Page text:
Also, the SSI added that there would not be any further voting sessions prior to September 2. Therefore, the invalidation means that Microsoft will lack one very important in favor of its standard before the International Standards Organization (ISO).
If approved by the ISO, the OOXML standard would further go against the Open Document Format, which is supported by IBM, Sun Microsystems and the open source community. The stakes of the game are pretty high, as you may well see.
The invalidation is definitely bad news for Microsoft, but, then again, the Redmond giant looks like has been actively looking for trouble. First of all, it was rather curious to see that over 20 newly registered Microsoft partner companies decided at the last legal minute to pay $1,300 membership fee and therefore be allowed to cast their vote.
Add to that the fact that the OOXML documentation has around 6,000 pages. It takes a lot of time to study it and many doubted that the new members even bothered to gave the documentation a serious look.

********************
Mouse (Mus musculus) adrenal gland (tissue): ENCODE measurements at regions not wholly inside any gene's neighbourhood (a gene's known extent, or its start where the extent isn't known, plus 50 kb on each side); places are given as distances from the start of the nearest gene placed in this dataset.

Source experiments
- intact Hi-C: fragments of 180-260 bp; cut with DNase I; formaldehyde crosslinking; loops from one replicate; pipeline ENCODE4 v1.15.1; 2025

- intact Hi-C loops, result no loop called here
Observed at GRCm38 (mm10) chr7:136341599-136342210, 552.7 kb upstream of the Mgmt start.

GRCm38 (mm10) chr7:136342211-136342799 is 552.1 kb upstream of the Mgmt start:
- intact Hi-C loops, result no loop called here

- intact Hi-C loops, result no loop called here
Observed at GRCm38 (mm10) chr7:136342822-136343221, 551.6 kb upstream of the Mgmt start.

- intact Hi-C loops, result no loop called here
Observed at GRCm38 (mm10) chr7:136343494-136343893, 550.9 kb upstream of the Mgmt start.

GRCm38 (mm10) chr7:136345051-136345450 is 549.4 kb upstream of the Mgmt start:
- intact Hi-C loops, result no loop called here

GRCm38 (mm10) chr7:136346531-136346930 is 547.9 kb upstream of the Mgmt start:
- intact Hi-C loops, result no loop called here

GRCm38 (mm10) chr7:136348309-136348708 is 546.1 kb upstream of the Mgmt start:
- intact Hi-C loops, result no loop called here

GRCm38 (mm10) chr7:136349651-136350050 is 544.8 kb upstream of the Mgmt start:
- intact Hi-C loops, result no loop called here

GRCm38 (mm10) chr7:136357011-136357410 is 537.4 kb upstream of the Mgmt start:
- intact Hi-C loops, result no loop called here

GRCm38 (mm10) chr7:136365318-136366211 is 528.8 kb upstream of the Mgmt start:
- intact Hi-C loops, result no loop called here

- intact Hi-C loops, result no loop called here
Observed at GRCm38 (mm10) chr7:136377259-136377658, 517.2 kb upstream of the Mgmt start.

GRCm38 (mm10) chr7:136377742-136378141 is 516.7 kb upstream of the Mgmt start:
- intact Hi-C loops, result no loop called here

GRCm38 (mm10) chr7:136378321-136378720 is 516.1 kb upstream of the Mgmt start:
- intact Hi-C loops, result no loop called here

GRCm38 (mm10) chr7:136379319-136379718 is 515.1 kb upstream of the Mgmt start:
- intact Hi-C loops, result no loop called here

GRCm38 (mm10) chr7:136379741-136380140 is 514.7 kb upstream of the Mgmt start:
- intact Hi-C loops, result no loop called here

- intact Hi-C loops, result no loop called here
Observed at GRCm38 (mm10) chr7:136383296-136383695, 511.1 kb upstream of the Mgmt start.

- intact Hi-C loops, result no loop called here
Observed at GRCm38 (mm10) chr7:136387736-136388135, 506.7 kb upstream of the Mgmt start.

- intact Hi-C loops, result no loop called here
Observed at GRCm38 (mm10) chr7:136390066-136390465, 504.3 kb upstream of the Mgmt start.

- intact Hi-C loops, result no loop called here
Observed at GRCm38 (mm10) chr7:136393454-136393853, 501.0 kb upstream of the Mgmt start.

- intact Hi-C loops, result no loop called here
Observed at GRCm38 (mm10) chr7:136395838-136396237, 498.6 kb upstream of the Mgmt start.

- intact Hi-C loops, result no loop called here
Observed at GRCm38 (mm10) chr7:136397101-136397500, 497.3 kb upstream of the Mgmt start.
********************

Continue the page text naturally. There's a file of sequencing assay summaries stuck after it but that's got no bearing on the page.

The plot gained in thickness when word got out that Microsoft promised “marketing support” to two of its partners in Sweden if they were to join the SSI and vote for the OOXML standard.
Microsoft’s response to such accusations came from director of corporate standards Jason Matusow on a blog post:
“Here is what I know about this situation so far:
– 2 partners were sent an email making a request to participate in the Swedish process, telling them that they would be responsible for paying the membership fee if they did, but also making a related reference to marketing activities and extra support.
– Within hours both partners were contacted by the same MS employee who initiated the mail to notify them that the information in the email was incorrect and that they should disregard it.”
In the end of its message Matusow adds several old PR tricks, such as “offers to pay standards participation fees are totally inconsistent with our internal policy”. Also, he points out that both Microsoft and IBM summoned their local partners to give a helping hand in the voting process.
He may be right but, then again, it’s not IBM that has been caught red-handed. Furthermore, Microsoft is everything but the company to be know to play by the rules.